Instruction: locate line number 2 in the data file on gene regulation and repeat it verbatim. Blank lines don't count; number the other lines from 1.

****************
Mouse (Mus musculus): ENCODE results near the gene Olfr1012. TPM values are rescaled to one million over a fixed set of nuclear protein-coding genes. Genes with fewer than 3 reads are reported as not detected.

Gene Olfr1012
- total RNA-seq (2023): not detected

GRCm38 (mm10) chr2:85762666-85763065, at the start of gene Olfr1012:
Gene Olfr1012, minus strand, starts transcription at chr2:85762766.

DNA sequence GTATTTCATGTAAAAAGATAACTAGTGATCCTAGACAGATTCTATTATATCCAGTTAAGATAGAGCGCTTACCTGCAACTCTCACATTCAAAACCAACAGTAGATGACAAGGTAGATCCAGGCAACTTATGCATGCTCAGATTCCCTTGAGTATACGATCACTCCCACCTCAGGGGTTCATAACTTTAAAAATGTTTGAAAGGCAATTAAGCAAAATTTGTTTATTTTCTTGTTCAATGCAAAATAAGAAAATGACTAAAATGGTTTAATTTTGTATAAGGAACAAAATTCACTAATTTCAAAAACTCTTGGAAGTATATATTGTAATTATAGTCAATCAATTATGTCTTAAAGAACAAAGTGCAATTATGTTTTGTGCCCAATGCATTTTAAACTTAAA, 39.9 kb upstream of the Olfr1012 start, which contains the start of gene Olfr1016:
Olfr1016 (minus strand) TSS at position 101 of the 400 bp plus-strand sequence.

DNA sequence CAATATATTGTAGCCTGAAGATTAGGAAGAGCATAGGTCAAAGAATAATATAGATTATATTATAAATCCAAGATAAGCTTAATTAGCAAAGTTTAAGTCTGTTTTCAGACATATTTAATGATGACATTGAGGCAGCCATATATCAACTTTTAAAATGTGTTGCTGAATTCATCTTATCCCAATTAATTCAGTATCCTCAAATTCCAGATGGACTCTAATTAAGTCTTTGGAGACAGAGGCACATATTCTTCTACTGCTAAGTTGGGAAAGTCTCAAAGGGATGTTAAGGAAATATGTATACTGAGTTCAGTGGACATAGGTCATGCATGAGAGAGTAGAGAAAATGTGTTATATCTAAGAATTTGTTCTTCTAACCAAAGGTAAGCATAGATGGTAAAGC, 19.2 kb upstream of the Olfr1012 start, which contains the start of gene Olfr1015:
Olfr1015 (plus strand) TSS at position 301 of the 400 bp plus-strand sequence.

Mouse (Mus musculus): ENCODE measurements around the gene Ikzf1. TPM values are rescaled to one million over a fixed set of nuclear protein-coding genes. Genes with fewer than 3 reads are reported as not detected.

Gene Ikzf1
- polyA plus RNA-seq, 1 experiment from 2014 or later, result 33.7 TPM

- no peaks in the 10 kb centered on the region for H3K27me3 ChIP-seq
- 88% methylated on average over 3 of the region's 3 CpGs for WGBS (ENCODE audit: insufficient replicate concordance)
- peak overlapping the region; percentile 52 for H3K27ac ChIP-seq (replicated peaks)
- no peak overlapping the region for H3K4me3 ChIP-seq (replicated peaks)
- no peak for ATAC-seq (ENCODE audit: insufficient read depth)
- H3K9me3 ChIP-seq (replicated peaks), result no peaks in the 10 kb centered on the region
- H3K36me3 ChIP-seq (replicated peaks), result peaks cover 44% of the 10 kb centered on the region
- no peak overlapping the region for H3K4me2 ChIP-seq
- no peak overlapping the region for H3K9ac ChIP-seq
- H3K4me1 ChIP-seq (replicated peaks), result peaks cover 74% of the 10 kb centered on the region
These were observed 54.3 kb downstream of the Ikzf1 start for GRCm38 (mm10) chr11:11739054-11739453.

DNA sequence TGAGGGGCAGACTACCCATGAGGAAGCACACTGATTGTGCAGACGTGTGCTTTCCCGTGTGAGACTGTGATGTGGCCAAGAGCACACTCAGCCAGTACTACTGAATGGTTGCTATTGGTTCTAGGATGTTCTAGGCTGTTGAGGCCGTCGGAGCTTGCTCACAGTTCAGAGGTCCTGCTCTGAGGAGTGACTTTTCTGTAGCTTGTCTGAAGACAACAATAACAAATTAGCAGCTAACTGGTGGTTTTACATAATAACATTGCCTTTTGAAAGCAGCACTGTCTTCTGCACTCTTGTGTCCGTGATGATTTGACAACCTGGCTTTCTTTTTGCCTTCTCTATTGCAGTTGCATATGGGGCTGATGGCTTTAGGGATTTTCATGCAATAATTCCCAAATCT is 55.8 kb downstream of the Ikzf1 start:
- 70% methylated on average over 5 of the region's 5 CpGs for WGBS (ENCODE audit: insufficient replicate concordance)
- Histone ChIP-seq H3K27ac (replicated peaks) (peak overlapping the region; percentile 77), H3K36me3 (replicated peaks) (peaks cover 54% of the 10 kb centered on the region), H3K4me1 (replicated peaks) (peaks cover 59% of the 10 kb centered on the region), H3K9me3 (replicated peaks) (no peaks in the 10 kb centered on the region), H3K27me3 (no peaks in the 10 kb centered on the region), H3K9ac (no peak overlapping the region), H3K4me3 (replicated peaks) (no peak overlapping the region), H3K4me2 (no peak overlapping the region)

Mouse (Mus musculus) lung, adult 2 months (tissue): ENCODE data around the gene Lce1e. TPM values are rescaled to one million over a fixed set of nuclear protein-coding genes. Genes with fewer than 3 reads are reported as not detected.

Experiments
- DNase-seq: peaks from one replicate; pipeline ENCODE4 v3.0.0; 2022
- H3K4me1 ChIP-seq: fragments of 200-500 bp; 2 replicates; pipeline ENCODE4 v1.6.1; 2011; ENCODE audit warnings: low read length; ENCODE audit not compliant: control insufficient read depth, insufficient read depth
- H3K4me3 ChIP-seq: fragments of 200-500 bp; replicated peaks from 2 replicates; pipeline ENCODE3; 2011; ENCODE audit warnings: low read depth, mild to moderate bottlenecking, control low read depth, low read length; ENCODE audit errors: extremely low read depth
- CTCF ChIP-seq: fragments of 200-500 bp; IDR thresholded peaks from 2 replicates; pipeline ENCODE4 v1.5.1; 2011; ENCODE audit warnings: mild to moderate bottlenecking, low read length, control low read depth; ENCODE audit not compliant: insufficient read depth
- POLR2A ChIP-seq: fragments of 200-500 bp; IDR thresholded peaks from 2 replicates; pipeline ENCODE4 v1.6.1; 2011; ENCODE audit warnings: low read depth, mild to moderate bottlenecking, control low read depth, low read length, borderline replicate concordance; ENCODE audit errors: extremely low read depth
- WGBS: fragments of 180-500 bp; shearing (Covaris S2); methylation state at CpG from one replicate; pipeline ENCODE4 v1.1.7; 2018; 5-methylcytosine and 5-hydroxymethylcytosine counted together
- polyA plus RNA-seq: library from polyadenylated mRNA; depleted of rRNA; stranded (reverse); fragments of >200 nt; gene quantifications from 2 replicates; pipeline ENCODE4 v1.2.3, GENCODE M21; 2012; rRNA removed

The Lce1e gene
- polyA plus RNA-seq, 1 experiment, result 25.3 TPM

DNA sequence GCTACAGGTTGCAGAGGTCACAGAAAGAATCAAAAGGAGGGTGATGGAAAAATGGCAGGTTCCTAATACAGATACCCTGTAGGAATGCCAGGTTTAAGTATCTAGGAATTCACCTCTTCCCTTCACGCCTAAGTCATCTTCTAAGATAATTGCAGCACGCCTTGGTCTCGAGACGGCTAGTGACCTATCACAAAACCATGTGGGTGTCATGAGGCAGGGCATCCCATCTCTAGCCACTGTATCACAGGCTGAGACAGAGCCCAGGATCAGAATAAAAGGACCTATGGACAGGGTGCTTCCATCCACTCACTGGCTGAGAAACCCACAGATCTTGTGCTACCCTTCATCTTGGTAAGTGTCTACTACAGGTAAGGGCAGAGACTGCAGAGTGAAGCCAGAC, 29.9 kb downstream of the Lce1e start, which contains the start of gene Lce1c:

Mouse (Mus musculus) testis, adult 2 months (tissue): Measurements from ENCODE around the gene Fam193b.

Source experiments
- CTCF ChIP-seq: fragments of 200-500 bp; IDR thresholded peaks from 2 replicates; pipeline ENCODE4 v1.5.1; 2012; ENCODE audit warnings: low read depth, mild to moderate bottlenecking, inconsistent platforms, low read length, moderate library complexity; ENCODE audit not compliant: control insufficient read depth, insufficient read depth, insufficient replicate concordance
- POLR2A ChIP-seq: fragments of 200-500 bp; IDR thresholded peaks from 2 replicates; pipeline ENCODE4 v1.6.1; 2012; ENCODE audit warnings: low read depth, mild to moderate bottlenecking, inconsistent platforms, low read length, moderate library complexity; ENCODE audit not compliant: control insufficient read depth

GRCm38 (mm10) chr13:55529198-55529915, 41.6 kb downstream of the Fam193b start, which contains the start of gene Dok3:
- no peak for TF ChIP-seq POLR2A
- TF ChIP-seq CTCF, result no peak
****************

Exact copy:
Gene Olfr1012